Our guide shut off the motor and barely had time to climb atop the poling platform when he announced, “Sábalo, sábalo!” And as if conjured by magic, a school of tarpon materialized 75 feet off the bow. We couldn’t ask for a better welcoming committee.
By the time I made the cast, a dozen 15-pounders cruised in unison a scant 50 feet from the boat. The leaders shifted right, and the rest of the school followed. My next delivery put the purple Tarpon Toad in the new path of the chrome targets, and a few strips were enough to coax two to pull away from the pack and race each other to the fly.
The winner gulped and turned, a classic move ingrained in every tarpon’s DNA. My strip strike drove the hook home, and the fish exploded into the air in wild contortions. It was only 10 a.m. and, having released several bonefish earlier, I couldn’t help but wonder: Could a flats grand slam in Cuba’s Ciénaga de Zapata be in the cards?
THREE IN ONE
We were met at the airport in Havana by Pedro Barrio, Enridan Fishing Tours’ diligent manager, who drove my wife Mary and me two and a half hours southeast to Playa Larga, a small town with immediate access to the fishing in the national park, which includes three distinct zones: Las Salinas, San Lázaro and Rio Hatiguanico. A maximum of 10 anglers are allowed daily in the first two, only four in the river, and all anglers must be accompanied by one of the guides, all of whom are employees of the national park.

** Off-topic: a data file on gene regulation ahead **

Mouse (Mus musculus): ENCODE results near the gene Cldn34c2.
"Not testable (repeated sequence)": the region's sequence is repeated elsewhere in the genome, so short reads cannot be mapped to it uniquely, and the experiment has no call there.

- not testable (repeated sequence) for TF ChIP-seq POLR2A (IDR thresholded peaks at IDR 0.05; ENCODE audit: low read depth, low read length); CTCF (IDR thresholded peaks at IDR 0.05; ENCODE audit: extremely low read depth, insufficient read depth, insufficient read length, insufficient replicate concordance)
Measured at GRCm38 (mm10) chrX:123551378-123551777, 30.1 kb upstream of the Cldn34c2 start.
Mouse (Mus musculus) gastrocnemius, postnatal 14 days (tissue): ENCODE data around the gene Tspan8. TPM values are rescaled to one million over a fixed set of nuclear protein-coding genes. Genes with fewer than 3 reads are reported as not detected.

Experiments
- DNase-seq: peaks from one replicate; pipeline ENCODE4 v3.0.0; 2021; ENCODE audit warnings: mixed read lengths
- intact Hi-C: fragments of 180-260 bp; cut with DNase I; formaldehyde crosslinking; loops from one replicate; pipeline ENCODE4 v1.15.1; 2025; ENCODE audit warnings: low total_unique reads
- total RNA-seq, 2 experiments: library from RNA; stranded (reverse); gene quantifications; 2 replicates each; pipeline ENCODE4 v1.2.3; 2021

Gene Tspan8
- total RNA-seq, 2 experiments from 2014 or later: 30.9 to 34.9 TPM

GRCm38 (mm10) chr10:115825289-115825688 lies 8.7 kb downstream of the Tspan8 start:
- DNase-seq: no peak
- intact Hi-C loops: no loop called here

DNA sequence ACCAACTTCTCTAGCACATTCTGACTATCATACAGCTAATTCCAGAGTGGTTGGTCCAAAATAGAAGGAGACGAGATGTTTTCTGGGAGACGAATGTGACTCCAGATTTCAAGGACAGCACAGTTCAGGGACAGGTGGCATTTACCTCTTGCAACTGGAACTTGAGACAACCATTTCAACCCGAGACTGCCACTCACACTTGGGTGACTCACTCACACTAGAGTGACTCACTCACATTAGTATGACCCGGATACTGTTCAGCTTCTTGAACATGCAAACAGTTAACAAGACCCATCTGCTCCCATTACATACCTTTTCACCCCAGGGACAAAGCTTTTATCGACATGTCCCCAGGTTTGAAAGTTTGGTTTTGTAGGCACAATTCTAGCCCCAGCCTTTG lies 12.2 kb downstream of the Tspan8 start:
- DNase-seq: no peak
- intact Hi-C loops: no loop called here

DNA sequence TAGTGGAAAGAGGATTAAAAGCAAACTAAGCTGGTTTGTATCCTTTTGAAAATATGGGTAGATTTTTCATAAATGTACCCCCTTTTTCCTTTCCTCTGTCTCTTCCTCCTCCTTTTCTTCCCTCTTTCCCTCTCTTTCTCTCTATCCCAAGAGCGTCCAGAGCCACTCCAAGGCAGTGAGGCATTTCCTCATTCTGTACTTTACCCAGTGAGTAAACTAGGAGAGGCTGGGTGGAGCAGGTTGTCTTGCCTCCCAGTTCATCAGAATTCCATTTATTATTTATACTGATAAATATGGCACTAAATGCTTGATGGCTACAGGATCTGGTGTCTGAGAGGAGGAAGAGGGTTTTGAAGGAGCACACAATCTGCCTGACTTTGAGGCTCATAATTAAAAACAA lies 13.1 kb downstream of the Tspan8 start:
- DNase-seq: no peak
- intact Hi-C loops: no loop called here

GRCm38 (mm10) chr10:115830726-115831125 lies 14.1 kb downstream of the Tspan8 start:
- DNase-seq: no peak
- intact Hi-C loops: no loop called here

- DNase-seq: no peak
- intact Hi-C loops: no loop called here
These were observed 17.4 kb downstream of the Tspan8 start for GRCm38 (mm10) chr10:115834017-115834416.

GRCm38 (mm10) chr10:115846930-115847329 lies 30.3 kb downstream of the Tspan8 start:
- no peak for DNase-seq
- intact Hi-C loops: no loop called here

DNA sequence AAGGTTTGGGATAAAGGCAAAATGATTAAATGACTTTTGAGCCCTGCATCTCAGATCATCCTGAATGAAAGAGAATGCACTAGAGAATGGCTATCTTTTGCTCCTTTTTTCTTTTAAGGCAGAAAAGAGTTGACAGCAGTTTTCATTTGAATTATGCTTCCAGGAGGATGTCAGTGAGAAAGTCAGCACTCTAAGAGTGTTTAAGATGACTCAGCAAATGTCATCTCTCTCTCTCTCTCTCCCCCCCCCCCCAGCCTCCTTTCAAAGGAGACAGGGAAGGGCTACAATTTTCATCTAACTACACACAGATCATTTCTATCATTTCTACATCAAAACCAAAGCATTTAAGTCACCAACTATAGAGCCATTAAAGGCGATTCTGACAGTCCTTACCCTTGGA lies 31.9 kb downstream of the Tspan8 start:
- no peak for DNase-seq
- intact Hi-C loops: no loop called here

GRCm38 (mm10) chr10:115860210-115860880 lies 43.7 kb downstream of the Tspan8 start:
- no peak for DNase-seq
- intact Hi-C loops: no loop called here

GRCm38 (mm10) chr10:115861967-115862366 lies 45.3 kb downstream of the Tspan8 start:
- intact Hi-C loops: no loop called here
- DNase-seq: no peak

Zigzagging to miss the battalions of stocky land crabs occupying the narrow road, we made the 14-mile trek from Playa Larga to a government outpost that houses guides and service staff. Out front, a fleet of flats skiffs floated under a covered dock, ready for action.
Still in awe of the flamingos, roseate spoonbills and countless other birds along the way, we assembled our gear, hopped in the boat and were off to look for fish. The area looked like a larger version of the Marls in Abaco, Bahamas: interconnected bays with light bottom and waist-high mangrove shorelines. We soon came upon a pack of small gray ghosts. I fed them a fly and scored my first Cuban bonefish. To our surprise, however, it took a while to find the next bunch, and later we discovered bones mudding in 4 feet of water in large groups.